JODI LEE'S first inkling of ill health was when she awoke with sharp stomach pains in the night.

In the next two years the 41-year-old mother of two was diagnosed with cancer.

She underwent emergency surgery and therapy but passed away from stage four bowel cancer that had spread to her lymph nodes and liver.

The fight against the deadly disease was given a boost yesterday when Treasurer Wayne Swan announced $49.7 million, from Tuesday's federal budget, to widen the National Bowel Cancer Screening Program.

When fully implemented, all Australians aged between 50 and 74 years will be offered screening every two years.

Bowel cancer is the second most common cause of cancer-related death in Australia, killing about 80 people each week and 5000 each year.

Yet, if detected early, 90 per cent of bowel cancer is curable.

Mr Swan, himself a prostate cancer survivor, said biennial screening could prevent between 300 and 500 Australian deaths annually.

Mr Swan also announced $50,000 funding for the Jodi Lee Foundation to continue its work to raise awareness of the benefits of bowel cancer screening.

Jodi's husband, foundation chief executive and founder, Nick Lee, joined Mr Swan and Health Minister Tanya Plibersek at the Canberra Hospital for yesterday's announcement.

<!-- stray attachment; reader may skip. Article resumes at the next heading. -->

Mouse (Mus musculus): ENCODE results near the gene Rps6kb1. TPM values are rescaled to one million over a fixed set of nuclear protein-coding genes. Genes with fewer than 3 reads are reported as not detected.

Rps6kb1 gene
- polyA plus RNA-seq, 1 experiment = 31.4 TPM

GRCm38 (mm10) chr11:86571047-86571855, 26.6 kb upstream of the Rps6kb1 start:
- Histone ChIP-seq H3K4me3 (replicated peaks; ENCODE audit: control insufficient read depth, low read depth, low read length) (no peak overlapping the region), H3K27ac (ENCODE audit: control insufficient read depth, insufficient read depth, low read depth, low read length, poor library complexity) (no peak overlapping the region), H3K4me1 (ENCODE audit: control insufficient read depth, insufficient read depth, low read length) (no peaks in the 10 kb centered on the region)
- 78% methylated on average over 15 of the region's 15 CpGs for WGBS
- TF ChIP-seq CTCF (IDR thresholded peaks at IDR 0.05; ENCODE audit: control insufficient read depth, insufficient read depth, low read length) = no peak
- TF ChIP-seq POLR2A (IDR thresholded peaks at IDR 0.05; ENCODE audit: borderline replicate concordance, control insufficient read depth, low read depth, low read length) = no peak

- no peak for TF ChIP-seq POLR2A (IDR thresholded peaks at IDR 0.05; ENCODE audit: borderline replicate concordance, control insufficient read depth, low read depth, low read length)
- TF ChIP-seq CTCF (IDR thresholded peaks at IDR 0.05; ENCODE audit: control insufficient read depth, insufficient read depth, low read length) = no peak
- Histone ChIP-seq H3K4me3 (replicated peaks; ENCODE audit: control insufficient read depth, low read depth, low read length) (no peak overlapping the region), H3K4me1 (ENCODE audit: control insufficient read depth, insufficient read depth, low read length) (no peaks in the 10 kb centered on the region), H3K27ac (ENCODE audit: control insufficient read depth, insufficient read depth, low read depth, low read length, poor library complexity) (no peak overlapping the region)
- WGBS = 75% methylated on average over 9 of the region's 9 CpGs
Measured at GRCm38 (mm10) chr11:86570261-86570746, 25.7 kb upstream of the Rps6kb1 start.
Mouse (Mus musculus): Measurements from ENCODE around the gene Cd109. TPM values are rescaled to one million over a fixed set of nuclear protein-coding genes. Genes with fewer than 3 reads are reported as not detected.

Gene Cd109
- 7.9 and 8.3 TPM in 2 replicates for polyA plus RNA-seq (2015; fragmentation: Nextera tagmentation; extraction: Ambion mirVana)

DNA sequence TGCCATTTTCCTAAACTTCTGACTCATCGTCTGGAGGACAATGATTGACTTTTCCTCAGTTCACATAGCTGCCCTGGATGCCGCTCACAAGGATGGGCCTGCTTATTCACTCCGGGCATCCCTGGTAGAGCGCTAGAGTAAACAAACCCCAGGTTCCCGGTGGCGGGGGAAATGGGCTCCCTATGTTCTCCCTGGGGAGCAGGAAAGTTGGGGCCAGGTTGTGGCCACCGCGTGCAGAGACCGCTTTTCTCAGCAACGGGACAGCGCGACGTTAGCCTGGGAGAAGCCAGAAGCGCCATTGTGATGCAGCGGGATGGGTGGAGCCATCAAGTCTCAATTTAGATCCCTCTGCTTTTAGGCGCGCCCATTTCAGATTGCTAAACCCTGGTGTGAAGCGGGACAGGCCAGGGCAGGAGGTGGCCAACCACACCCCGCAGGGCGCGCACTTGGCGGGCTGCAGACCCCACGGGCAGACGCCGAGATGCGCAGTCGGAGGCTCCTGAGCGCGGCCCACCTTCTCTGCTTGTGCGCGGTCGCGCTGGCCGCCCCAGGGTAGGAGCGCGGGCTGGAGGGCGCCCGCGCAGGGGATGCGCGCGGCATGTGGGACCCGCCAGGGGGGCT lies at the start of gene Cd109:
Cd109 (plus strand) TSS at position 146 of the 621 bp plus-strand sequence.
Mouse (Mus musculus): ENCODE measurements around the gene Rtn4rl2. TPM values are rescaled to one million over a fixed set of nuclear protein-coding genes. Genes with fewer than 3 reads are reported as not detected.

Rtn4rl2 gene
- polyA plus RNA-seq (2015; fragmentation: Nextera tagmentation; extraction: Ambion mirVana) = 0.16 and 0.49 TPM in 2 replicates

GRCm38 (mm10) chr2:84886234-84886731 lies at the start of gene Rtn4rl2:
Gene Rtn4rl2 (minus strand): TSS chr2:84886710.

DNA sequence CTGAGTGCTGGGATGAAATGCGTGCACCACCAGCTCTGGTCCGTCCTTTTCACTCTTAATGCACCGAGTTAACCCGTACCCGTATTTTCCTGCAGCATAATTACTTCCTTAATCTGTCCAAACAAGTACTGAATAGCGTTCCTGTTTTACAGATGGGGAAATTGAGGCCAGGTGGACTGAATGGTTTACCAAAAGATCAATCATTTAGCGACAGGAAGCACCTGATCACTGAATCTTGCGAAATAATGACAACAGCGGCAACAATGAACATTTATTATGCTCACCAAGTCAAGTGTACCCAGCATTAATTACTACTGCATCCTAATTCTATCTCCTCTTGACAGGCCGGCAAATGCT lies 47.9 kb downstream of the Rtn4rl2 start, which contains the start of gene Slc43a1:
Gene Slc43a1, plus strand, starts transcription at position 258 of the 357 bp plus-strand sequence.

Mr Lee said the funding was a vital step towards reducing the high number of deaths from bowel cancer.

Mr Lee conceded that even if the program was introduced earlier, his wife's youth would have precluded her from screening.

But the 42-year-old was pleased his work to raise awareness would be backed up by government funded screening.

''Screening is imperative because so often people don't experience symptoms until it's too late and if detected early, 90 per cent of cases can be cured,'' Mr Lee said.

''The expansion of this program is a very positive initiative and one we're confident will help save many lives.''

To learn more, visit www.jodileefoundation.org.au.